A long, long while ago, while the world was young and animals spoke and walked like men do, Ijapa the tortoise was a wily trickster and always got himself and his friends into one form of trouble or the other.
This is the story of Ijapa and his friend, the monkey.
It all started when Ijapa got fed up with his friend Obo, the monkey. Whenever they got together to eat, as they were fond of doing every opportunity they had, Ijapa would always pray but the monkey never said “Amin”. Ijapa found this offensive but try as he might, he could not get Obo to say amin. After all, Obo reasoned, your prayer is quite enough for the both of us.
Ijapa would often warn him not to take prayers with such levity, that perhaps one day nemesis would catch up with him. Obo would sniffle and giggle and climb trees yelling about how he was too smart and fast to be in any sort of trouble, unlike the slow tortoise. In those days, the monkey spent quite a lot of time roaming on the ground and only took to the trees when there was any sign of danger.
Ijapa, never one to take such insults lightly, resolved in his heart to teach the silly monkey a lesson.
One day, Ijapa decided he had had enough of this routine, and so he went off to the market, and after roaming about a bit, was able to buy a large amount of akara to take home.
Akara is a special bean cake delicacy of the Yoruba people of Nigeria, west Africa.
Next he went into the forest, into the home of the honey bees, and with a push here and a pull there, he was also able to secure himself a few large honeycombs dripping with delicious honey.
With these two items, he went home, stored some of the akara in a basket, and soaked them in the honey for a bit. Then he took a few balls of honeyed akara and went to a road where he knew he was sure to find the last essential ingredient for his diabolical plan- Kiniun the lion.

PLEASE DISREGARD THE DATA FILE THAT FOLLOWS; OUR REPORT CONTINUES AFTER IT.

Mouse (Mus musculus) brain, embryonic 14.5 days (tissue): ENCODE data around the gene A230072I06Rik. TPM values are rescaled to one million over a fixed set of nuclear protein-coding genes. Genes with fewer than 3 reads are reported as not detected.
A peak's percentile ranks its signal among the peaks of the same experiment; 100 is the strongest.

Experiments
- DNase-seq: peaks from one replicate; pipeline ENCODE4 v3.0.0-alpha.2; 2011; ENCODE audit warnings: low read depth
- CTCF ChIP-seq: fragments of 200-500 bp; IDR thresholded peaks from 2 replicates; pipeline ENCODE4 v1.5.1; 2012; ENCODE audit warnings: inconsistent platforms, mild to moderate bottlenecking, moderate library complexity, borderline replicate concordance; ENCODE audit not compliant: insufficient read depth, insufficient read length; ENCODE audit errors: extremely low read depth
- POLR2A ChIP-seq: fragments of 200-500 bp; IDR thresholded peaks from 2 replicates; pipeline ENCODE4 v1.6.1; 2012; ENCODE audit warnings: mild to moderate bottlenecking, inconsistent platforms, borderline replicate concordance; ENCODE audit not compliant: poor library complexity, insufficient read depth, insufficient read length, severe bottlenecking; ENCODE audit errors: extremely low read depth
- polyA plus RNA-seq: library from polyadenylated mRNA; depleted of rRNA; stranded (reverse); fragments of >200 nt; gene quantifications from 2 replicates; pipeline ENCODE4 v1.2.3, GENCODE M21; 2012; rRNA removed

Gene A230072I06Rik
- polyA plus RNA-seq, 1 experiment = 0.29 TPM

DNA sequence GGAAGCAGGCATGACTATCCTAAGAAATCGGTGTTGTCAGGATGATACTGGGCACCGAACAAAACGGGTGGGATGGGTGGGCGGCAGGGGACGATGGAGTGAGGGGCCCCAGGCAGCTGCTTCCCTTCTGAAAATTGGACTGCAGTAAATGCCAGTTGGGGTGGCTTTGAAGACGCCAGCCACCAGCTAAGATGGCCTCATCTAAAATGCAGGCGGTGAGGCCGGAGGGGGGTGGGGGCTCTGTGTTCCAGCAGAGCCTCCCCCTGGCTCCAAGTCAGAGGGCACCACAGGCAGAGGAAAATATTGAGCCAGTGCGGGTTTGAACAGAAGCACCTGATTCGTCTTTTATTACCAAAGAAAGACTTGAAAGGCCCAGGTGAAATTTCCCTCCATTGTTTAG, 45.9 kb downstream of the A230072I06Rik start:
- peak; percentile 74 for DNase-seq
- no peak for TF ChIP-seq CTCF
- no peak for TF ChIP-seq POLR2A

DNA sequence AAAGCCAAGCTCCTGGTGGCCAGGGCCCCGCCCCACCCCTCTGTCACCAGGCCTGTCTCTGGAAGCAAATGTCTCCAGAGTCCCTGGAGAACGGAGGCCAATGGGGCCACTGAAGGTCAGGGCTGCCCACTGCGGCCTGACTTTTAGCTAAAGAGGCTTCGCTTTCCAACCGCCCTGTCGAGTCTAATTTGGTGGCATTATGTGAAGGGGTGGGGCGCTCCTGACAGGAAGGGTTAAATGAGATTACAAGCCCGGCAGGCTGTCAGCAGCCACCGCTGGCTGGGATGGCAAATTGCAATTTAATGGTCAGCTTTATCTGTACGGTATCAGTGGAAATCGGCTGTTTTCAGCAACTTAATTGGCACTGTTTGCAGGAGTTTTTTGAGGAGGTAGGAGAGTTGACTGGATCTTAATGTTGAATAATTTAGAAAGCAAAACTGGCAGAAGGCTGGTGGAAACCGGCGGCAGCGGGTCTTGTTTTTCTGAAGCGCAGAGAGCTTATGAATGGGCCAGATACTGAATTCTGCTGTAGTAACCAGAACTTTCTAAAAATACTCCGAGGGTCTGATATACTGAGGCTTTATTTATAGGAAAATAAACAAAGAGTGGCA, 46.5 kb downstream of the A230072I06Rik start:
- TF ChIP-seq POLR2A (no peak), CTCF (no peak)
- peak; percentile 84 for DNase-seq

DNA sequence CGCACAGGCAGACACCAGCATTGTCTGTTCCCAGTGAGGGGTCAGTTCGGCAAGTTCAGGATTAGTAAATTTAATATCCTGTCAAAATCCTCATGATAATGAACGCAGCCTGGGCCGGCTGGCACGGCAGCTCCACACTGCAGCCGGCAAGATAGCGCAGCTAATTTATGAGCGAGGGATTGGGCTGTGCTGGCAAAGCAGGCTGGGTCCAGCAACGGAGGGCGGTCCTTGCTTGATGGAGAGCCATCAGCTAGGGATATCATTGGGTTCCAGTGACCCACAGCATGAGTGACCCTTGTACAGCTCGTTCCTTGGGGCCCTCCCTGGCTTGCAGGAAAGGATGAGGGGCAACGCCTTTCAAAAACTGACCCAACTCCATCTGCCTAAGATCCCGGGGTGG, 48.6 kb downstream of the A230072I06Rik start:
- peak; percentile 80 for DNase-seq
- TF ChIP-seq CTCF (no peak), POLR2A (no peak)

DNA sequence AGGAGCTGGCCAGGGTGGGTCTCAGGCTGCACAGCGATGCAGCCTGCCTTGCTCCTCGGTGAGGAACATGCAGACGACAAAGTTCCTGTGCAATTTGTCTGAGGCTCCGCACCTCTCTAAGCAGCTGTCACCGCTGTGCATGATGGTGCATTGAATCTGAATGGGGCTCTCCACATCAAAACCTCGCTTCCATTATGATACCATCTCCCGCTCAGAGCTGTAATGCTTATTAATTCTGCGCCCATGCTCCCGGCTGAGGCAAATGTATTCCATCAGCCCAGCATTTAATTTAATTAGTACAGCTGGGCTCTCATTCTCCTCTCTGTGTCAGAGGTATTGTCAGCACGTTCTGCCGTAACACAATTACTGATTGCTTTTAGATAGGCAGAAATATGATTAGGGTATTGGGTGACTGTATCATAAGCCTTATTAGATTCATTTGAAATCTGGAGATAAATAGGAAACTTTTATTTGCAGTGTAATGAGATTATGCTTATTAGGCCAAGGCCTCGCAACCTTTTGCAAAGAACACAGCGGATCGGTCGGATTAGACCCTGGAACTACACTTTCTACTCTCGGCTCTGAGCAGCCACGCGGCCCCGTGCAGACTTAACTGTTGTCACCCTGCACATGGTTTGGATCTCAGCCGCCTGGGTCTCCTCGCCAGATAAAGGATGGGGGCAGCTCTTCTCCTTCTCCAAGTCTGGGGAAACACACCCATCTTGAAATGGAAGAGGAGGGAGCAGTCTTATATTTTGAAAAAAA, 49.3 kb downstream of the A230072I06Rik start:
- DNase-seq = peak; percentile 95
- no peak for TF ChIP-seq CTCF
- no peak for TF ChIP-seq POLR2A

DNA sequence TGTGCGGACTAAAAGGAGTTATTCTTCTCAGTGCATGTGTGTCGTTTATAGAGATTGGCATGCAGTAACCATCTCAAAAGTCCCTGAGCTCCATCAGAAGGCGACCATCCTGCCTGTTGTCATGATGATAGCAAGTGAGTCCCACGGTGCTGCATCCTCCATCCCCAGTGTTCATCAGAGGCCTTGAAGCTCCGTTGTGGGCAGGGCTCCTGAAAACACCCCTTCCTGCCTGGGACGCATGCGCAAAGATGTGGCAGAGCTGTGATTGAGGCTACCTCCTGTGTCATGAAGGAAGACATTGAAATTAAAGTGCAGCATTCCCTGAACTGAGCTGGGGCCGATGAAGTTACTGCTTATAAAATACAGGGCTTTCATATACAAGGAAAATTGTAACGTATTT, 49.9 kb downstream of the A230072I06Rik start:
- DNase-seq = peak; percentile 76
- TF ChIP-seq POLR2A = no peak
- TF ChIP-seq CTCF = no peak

In those days Kiniun was a rather hot-headed fellow, easily misled and more blessed with brawn than with brains.
Ijapa went whistling and nibbling on honeyed akara and it wasn’t too long when he came across Kiniun.
Kiniun had been lying in wait for some unlucky animal to pounce on and so when he saw Ijapa, he crouched and sprung. Quick as a flash, Ijapa retreated into his shell, and try as he might, Kiniun was unable to get at him.
When he had calmed down enough, he heard the sound of continued munching come out of Ijapa’s shell. With his stomach rumbling, Kiniun asked him what he was feasting on.
Instead of answering, Ijapa pushed out a single ball. Kiniun snapped it up and swallowed, smacking his lips enthusiastically.
“Delicious! He declared. Where did you get this?” Ijapa pushed out another ball.
Kiniun snapped it up again.
Ijapa replied. “If I tell you, you’d kill me.”
“No I won’t,” replied Kiniun “just tell me where to get some.”
“I got it from my friend Obo.”
“The monkey? I must get some at once!”
“Wait a minute! He doesn’t give it willingly. You have to grab him by the neck and shake him really hard, yelling at the top of your voice for him to excrete sweet droppings.”
More munching and swallowing sounds.
“He might disobey you the first or second time, but if you keep at it, he’ll eventually give you a lot of it. Just be careful so you don’t kill him or we won’t get anything tomorrow. And whatever happens, never tell him I sent you, or I won’t tell you how to get the sweet drink that goes perfectly with this.”
Quite thankful, the lion left Ijapa and with further advice, proceeded to seek the monkey out. Sneaking behind him as per Ijapa’s instructions, he was able to snatch the monkey by the neck. Squeezing so tight the monkey was sure he would die, Kiniun yelled
“EXCRETE SWEET DROPPINGS!”
Scared as he was, it wasn’t a problem for the monkey to do this. Kiniun out a finger in, tasted it and found it not to his liking. Well he had been warned that Obo would prove stubborn, so he shook him again.
“EXCRETE SWEET DROPPINGS!”
This went on for a while till Obo was close to death and had nothing to excrete anymore. Concluding that the monkey had probably run out of sweet droppings, Kiniun let him go, content to try again another time.
Later on, Ijapa came by and met his friend thoroughly harassed and hiding in the branches of a tree.
“What happened?” He asked and Obo explained to him the day’s events. Ijapa then berated him, blaming it on his refusal to say “Amin” to prayers.
“You see? Nemesis has caught up with you.” Shocked, Obo started yelling Amin, and till today, it remains one of the common sounds uttered by monkeys in the rainforests of Africa.